Charlotte Filmore, 100 years old and a big fan of President Clinton, got her New Year's wish yesterday to meet him--and then some. For more than 30 minutes, the president of the United States held her hand as they talked about children and education.
Looking more like old friends than people who had just met, Clinton and Filmore sat side-by-side in the Oval Office, he on a gold-and-red striped couch and she next to him in her wheelchair. He listened intently as the retired educator spoke.
"This is a good president," she said. "He has touched so many. This president has opened up doors for children and education. I watch him on TV."
Then turning to Clinton, she said, "I keep tabs on you."
The president chuckled.
"You are entitled to say what you want," he assured her.
Filmore was profiled in The Washington Post this month, talking about her long life in Washington as a maid, caterer and then founder of the Filmore Early Learning Center, which opened in her Adams-Morgan house when she was 70. As 2000 approached, she said she hoped to see the 21st century and have a chance to express her gratitude to the president.
She got both wishes.
A White House aide said Clinton read the Jan. 6 article in the District Weekly and immediately asked his staff to make arrangements for Filmore to come to the White House for his weekly live radio address.
She arrived yesterday morning at the northwest gate on Pennsylvania Avenue and was ushered in through the diplomatic entrance, usually reserved for ambassadors and members of Congress. This was a decided step up from the days, almost 50 years ago during the Eisenhower administration, when she had to use the side door whenever she came to the White House to help take coats at large receptions.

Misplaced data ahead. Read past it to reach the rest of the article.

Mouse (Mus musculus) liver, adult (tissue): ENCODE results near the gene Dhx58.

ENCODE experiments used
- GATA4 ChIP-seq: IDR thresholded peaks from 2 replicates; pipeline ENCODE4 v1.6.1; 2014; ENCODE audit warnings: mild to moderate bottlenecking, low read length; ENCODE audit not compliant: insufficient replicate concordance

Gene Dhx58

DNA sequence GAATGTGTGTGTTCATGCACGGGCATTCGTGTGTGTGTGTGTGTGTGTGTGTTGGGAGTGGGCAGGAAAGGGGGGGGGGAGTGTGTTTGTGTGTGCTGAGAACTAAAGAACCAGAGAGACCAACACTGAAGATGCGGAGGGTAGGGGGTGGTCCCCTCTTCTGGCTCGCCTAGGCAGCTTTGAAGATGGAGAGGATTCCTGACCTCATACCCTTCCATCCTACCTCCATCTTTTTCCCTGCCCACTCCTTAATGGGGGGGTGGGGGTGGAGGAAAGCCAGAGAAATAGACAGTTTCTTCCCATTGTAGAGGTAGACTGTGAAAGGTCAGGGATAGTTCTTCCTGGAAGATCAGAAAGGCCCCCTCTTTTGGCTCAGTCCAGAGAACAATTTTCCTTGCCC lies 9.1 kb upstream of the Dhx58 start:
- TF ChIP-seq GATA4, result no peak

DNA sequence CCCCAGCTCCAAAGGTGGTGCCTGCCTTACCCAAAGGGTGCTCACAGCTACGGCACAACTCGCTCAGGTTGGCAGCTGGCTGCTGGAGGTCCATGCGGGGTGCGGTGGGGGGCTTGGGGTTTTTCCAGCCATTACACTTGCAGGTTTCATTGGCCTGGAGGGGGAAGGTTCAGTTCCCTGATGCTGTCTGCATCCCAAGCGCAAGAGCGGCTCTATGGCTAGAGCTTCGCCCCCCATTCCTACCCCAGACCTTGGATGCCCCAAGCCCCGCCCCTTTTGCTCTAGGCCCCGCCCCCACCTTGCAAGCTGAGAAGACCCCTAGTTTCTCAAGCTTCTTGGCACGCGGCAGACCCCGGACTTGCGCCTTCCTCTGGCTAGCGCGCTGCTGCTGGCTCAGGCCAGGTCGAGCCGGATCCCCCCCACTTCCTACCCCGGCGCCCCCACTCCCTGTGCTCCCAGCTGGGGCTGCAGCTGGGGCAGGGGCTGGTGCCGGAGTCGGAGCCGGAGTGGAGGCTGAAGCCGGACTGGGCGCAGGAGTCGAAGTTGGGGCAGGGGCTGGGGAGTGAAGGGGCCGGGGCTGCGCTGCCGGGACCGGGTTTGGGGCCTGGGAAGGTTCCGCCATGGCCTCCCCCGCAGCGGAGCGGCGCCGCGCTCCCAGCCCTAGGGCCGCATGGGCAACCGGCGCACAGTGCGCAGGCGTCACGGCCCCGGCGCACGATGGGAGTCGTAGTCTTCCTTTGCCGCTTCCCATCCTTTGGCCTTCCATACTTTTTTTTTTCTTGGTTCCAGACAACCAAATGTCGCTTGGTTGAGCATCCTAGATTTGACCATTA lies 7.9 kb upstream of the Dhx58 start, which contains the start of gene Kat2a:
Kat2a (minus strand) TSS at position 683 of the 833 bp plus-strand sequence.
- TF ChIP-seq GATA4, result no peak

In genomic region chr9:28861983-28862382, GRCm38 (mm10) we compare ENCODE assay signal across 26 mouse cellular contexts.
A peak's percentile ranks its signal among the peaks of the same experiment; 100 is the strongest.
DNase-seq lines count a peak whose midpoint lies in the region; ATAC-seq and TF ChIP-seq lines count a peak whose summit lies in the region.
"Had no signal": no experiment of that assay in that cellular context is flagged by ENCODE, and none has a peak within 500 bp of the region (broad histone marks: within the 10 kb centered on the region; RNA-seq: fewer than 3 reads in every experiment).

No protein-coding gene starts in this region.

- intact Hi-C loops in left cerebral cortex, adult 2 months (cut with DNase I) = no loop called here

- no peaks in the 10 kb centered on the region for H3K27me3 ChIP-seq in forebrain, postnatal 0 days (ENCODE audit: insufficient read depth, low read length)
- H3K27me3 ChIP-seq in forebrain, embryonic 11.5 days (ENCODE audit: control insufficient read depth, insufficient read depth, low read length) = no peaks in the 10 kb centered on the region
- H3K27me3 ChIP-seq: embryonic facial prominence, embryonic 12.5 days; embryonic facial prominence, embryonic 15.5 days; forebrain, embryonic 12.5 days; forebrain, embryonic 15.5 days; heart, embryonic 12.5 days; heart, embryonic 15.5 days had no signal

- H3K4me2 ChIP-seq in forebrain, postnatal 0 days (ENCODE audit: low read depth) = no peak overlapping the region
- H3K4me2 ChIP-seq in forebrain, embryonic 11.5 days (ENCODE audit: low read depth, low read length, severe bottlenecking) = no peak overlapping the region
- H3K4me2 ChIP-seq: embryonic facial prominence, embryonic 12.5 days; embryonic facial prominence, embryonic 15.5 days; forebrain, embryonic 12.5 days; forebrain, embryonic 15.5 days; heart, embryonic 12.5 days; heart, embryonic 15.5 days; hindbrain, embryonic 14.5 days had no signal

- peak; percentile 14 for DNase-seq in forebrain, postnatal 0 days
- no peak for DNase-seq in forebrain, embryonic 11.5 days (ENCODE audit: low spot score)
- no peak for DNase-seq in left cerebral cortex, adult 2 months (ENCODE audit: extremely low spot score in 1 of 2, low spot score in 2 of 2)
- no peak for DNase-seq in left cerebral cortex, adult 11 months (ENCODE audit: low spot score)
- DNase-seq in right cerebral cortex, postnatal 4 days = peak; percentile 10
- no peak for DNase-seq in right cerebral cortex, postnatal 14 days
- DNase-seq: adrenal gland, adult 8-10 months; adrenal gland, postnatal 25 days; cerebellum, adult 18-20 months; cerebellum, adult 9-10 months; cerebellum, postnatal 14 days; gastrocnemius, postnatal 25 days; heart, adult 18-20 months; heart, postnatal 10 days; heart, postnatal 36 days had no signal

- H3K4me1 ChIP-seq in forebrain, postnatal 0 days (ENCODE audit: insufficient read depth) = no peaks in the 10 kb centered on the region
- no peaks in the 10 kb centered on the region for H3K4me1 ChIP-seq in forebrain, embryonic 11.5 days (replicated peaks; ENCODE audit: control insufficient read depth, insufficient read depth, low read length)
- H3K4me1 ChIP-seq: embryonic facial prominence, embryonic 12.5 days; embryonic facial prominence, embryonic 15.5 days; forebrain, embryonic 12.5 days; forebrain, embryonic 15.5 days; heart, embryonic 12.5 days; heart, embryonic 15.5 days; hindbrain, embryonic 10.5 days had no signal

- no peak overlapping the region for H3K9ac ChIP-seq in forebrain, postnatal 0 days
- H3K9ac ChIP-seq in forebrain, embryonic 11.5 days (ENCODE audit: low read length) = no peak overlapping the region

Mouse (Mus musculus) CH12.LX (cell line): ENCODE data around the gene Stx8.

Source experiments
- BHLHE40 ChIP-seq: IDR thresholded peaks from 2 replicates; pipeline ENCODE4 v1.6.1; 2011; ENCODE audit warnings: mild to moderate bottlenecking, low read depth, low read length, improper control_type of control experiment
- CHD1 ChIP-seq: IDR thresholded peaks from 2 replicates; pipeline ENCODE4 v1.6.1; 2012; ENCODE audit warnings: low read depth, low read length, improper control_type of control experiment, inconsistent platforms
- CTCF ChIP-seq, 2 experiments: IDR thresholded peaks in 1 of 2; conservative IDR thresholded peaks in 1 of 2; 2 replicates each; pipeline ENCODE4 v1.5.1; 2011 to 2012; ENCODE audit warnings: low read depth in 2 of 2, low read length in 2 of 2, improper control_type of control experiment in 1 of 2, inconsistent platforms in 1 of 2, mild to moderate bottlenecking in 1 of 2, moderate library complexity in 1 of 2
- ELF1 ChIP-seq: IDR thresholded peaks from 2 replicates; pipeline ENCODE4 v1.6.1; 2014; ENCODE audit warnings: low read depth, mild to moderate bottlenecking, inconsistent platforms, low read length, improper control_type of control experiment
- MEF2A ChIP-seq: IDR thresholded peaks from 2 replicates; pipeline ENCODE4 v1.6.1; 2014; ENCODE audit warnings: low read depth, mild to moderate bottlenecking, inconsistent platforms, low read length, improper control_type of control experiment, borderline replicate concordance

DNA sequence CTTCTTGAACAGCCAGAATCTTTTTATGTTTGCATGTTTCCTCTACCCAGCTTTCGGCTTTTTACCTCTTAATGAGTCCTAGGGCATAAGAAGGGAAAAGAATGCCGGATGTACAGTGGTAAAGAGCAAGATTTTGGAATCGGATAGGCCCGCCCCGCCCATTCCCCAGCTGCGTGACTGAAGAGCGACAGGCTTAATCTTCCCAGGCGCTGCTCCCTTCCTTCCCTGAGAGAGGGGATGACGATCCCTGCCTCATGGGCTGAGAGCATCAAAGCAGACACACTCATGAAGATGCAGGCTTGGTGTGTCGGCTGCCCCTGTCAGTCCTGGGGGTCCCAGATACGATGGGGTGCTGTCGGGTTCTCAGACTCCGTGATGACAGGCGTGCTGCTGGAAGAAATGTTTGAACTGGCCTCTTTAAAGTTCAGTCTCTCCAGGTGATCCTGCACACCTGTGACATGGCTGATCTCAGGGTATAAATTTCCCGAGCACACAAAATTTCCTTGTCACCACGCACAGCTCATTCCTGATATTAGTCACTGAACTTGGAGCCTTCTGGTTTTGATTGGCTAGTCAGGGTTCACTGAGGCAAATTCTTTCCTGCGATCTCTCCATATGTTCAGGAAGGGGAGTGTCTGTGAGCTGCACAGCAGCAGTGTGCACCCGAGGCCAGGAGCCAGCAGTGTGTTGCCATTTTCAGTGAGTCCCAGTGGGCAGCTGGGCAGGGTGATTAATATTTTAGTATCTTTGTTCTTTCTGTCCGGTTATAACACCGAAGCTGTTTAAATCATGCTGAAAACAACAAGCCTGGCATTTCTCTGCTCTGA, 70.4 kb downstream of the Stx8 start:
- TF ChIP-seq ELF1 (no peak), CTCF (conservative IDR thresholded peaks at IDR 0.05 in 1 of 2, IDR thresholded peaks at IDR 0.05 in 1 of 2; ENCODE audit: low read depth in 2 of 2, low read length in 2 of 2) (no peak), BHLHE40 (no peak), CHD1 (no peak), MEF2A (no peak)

During his five-minute speech, Clinton spoke of Martin Luther King Jr.'s birthday that will be celebrated tomorrow. Then he said: "I'm joined by Charlotte Filmore. . . . Through the years, she has seen her share of discrimination. For a time, she even worked in the White House--and back then she had to use a side door. Well, today, Charlotte Filmore came to the White House and walked through the front door."
After his radio remarks, Clinton acknowledged the applause from the audience, then turned to Filmore and applauded her.
"You'll have to excuse me," the startled centenarian said to about 80 people in the room. "I have to regain my composure."
She raised her right forefinger in the air, much as she probably did when she ran a day-care center and wanted the children's attention.
"This young man and his wife have put their lives in danger to travel the world and bring world figures back here to talk," she said to an absolutely silent room. "This president and his wife have opened up the doors for children and have done so much for education."
Clinton beamed. He held her hands and gave her a kiss as everyone applauded again.
After talking with other guests, the president sat down next to Filmore, who was wearing a new beige dress for the occasion. Her deep orange and black scarf nearly matched his tie.
For the next half-hour, the regal great-grandmother had the full attention of the president.
"Thank you for everything, dear," she said, still holding Clinton's hand. "Thank you so much. I hope I'll be around for a while. . . . I wish I could walk. I've got a good mind, and honey, it is good! It's my legs, they're not so good."
Then, Filmore was off to the Four Seasons Hotel in Georgetown for a reception arranged by Les Butler, a friend who looks after her. Filmore is able to live alone in her Adams-Morgan third-floor apartment with the help of Butler, 44, who is a health communications specialist. He met Filmore at a fund-raiser for her school in 1978.
Another person profiled in The Post recently, Luis Manuel Gonzalez, well-known in the area from his days as a jazz trumpeter, also had expressed a wish to see the White House. The Cuban native turned 95 on Jan. 10, and recently received his own invitation from the White House for a special tour.